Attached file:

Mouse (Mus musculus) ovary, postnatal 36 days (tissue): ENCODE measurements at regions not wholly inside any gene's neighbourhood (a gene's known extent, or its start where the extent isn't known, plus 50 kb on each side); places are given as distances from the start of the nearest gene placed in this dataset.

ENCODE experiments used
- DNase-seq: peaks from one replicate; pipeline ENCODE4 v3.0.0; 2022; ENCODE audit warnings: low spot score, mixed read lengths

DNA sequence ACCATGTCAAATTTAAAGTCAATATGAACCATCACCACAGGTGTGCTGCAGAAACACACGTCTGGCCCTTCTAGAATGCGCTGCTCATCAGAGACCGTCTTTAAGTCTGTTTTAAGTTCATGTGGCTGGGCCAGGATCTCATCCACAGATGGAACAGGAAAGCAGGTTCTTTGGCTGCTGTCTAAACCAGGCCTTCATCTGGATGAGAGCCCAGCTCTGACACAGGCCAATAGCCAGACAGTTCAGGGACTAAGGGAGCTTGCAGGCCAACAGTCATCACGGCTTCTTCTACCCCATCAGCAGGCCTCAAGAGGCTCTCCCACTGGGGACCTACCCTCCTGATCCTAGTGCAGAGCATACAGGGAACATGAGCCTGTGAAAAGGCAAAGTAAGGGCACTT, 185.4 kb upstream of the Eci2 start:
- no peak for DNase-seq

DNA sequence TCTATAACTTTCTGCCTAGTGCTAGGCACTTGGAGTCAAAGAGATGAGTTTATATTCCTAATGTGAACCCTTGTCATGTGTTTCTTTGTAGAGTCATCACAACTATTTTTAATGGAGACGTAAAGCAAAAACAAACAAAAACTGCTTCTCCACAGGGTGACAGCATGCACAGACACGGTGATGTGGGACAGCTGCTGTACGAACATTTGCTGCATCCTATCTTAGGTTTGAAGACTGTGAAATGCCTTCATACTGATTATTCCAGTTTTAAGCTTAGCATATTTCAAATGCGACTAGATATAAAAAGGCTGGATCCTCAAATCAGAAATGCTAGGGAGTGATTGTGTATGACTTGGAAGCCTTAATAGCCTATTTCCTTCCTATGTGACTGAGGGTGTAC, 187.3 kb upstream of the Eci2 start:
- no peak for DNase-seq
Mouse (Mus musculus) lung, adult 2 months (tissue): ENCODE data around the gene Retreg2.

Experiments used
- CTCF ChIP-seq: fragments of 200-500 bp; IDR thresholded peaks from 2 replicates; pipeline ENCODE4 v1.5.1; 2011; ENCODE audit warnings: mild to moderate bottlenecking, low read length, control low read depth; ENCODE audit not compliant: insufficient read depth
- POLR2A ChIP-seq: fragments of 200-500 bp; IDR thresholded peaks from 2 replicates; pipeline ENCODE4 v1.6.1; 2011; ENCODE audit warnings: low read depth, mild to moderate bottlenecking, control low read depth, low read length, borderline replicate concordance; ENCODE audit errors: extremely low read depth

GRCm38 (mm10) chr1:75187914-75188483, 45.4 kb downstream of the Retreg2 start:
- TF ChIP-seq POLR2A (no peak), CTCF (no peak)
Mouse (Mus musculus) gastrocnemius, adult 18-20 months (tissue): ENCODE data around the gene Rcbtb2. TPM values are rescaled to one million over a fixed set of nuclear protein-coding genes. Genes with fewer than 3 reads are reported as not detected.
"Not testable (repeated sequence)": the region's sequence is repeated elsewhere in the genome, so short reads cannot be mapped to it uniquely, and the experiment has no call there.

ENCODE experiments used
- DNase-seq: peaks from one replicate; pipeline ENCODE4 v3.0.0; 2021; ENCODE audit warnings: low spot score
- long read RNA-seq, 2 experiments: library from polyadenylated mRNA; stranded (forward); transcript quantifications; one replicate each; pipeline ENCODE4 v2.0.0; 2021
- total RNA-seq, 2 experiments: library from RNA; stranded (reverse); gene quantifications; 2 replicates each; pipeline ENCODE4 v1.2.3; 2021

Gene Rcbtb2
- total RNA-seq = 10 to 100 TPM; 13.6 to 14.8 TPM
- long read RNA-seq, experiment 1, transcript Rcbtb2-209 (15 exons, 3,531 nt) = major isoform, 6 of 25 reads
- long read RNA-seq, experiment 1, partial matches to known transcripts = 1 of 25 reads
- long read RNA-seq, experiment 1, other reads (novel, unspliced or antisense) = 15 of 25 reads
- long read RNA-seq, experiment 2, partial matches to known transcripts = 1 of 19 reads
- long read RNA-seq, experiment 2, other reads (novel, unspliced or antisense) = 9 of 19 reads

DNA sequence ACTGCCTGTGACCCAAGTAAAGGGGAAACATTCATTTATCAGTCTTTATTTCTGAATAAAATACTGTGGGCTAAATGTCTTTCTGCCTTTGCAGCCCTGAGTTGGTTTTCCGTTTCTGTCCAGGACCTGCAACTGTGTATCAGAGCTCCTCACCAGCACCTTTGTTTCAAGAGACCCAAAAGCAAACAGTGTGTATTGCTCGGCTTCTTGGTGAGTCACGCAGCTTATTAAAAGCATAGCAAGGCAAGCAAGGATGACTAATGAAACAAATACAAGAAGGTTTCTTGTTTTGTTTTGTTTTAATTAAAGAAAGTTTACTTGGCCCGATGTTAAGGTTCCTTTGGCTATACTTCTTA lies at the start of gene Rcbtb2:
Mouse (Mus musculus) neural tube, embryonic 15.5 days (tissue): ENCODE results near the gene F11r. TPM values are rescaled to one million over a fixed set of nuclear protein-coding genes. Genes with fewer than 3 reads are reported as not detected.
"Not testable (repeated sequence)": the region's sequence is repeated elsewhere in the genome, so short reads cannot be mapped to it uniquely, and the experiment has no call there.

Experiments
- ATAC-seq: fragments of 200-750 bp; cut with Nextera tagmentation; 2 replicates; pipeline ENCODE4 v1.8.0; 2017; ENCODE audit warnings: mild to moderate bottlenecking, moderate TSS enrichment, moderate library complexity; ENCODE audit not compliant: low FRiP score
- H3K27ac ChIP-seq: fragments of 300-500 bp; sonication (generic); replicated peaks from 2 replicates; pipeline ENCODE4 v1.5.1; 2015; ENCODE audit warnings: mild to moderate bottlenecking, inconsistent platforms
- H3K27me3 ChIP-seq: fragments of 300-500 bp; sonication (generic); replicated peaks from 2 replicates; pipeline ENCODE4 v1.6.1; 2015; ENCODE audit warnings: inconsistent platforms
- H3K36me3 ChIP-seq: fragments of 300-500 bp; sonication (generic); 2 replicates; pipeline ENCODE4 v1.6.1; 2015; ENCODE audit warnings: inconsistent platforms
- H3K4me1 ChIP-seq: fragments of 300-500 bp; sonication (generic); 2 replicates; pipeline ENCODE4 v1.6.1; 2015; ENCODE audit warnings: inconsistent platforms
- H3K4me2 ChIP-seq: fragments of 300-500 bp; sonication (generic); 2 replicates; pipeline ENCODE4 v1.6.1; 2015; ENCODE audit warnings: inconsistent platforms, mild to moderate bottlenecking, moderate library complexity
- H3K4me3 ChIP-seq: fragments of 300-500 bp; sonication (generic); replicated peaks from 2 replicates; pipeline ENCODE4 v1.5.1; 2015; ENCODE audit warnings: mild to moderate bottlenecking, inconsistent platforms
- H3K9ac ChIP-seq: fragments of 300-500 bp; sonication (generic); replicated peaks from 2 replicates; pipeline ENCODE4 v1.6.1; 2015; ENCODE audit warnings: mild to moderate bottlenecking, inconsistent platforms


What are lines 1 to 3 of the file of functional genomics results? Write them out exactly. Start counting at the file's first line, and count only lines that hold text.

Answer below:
Mouse (Mus musculus) ovary, postnatal 36 days (tissue): ENCODE measurements at regions not wholly inside any gene's neighbourhood (a gene's known extent, or its start where the extent isn't known, plus 50 kb on each side); places are given as distances from the start of the nearest gene placed in this dataset.

ENCODE experiments used
- DNase-seq: peaks from one replicate; pipeline ENCODE4 v3.0.0; 2022; ENCODE audit warnings: low spot score, mixed read lengths